Ayurveda Takes a Paradigm Shift

Date:   Friday , October 07, 2016

Headquartered in Bengaluru, Sami Labs is an ISO 22000 certified health & wellness company that develops, manufactures and supplies Ayurvedic Extracts, Nutraceuticals, Probiotics and APIs which are used in Cosmetic, Personal Care and Food Formulations.

For over five thousand years, India has been practicing Ayurveda, one of the oldest systems of medicine documented in the Vedic scriptures. However, it is still being considered as an alternative medical system not just abroad, but in India as well, and the pursuit needs to accelerate.

As people live longer and healthcare costs go through the roof, wellness has become a key focus. Changing lifestyles have dramatically changed our food habits particularly in this generation, resulting in many people falling prey to chronic lifestyle diseases such as obesity and diabetes. While modern medical systems help to deal with such issues, they are designed to treat the symptoms rather than the cause, and that forces people to spend more on medical care. On the other hand, the basic philosophy of Ayurveda is to prevent and manage the underlying cause. It is more than just an alternative medical system; it is a holistic approach to living that helps maintain one’s health while attaining longevity. The word Ayurveda comes from the Sanskrit terms ‘ayur’ (life) and ‘veda’ (knowledge).

There has been an increased interest in Ayurveda, especially from the Western countries. The global herbal supplements and remedies market is forecast to reach over a $100 billion dollar by 2017. However, India’s current share of the export market is just 0.2 percent of the global herbal trade, underscoring the massive opportunity for India to tap this growing market. The credentials of Indian natural products is based on the science of Ayurveda, and the market is open to ideas and products that are authentic yet backed with science to prove them right.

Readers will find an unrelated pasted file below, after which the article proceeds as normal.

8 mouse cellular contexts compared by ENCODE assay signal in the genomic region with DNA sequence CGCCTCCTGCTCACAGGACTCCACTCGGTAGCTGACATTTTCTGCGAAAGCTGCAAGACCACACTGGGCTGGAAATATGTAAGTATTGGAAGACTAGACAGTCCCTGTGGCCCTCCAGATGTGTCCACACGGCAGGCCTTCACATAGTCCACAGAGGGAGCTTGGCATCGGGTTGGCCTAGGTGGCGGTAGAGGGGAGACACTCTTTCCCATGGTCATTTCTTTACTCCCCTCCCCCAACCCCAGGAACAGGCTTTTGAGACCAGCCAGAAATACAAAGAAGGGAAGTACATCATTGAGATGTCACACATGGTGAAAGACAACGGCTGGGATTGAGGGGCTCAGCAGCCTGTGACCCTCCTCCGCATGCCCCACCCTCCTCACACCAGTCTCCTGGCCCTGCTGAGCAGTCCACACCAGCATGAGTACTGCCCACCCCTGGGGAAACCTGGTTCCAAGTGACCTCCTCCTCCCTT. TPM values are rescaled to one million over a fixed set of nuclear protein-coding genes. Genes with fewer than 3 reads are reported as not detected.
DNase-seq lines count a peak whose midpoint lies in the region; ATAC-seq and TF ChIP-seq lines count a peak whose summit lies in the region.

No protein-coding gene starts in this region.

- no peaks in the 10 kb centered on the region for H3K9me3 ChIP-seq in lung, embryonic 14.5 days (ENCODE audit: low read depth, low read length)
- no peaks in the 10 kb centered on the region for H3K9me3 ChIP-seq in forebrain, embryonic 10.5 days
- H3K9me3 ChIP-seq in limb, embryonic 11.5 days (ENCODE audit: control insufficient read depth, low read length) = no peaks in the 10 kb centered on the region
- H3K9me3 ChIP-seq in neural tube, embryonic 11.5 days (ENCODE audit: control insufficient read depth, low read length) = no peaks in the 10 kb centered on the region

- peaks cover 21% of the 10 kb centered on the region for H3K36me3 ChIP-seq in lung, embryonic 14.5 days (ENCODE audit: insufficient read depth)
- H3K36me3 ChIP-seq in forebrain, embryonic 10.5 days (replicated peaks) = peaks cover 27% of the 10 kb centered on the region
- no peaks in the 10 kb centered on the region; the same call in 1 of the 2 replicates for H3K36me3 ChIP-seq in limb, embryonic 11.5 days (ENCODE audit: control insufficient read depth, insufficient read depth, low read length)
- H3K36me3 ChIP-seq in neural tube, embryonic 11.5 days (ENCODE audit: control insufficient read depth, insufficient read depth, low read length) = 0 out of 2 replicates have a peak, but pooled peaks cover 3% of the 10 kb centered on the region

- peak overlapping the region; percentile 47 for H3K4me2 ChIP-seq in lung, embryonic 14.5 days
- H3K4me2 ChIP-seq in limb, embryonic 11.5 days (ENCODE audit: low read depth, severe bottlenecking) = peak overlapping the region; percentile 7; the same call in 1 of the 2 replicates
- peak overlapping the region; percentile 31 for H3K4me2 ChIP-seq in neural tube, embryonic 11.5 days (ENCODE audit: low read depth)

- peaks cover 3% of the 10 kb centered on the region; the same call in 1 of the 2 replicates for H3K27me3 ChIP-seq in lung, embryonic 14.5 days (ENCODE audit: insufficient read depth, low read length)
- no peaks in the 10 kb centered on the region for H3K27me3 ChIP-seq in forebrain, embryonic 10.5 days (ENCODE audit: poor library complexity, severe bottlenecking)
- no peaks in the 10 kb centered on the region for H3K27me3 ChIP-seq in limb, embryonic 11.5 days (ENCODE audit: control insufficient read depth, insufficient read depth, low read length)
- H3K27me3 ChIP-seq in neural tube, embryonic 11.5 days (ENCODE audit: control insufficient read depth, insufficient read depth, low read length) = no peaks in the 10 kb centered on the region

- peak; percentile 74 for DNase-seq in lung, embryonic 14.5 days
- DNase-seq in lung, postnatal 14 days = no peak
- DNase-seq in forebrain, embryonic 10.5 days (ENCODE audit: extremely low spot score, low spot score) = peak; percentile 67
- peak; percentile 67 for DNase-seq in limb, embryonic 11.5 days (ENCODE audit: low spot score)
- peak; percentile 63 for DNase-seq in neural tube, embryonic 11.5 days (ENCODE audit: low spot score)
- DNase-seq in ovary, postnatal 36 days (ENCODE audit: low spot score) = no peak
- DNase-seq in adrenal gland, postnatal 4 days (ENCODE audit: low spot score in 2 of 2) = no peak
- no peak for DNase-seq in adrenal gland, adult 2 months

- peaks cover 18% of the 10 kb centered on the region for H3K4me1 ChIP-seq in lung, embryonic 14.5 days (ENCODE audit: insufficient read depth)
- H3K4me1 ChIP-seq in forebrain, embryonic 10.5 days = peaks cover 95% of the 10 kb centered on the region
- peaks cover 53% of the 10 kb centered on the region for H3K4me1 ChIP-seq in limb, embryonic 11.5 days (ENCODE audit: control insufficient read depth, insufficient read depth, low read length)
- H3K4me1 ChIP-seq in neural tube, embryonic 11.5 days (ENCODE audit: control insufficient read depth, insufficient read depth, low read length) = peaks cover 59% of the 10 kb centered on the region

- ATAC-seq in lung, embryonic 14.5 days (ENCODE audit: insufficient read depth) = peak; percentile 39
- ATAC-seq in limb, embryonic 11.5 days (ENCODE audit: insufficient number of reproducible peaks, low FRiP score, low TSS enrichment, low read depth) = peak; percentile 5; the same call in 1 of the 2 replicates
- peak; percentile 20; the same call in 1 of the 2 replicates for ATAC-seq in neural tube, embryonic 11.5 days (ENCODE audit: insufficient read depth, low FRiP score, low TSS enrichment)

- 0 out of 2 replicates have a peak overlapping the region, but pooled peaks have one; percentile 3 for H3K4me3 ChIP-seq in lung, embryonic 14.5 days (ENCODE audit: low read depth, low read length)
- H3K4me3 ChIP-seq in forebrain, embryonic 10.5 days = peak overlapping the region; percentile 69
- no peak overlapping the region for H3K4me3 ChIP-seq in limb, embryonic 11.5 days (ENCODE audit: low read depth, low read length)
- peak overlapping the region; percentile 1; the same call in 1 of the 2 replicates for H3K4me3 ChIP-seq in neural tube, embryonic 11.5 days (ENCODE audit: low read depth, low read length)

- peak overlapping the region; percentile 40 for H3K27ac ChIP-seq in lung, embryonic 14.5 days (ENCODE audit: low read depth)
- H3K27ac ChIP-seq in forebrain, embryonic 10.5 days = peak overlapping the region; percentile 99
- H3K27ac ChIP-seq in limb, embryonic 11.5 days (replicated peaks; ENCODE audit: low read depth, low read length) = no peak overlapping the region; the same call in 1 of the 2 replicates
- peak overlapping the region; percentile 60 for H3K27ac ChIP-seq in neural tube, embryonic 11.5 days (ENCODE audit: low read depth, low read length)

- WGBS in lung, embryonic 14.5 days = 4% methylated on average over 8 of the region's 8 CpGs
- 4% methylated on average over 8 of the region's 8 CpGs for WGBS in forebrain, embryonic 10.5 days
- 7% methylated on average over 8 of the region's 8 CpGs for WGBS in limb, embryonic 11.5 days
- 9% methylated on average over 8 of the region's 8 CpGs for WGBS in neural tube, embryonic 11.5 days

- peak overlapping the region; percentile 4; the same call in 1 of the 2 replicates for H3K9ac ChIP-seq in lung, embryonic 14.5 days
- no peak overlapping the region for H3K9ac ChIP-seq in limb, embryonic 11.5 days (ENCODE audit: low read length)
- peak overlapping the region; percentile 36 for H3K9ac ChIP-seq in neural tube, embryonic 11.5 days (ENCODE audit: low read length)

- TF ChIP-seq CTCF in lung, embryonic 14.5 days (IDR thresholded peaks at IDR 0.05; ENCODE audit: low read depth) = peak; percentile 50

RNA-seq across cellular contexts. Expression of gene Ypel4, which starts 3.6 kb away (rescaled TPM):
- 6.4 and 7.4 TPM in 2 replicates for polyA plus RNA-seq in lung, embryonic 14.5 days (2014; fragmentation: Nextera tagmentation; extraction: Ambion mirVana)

There are many factors for the emergence of Ayurveda – One, people are living longer than before. And secondly, the products are safe and effective, making it the ultimate option for a large set of consumers. With modern techniques and scientific studies substantiating the claims of Ayurveda, there is a boost in the market. As healthcare costs rise, people, especially those living in developing countries, are increasingly turning to herbal remedies for primary care.

Another major factor that is contributing to the re-emergence of Ayurveda is the increased access to information about ancient medical systems. It has helped to dispel certain myths about Ayurveda such as:

• Harmless and thus self-prescribed
• Slow in curing
• Homemade and lack clinical testing

Unlike yoga, climatic and environmental conditions also play a key role in ensuring the correct Ayurveda experience. Like it was mentioned earlier, Ayurveda is not just a treatment, but a holistic way of living. One needs to keep in mind that many Ayurvedic herbs are fast disappearing. India is home to 15,000 medicinal plants, out of which 7,000 plants are used for Ayurveda and nearly 400 are on the endangered list. The green movement and a rising interest to live in an organic, sustainable and natural environment have put the focus firmly on Ayurveda. While the growth of nature derived products began in the 1980s, the lack of growth and promotion had stunted the growth of Ayurveda.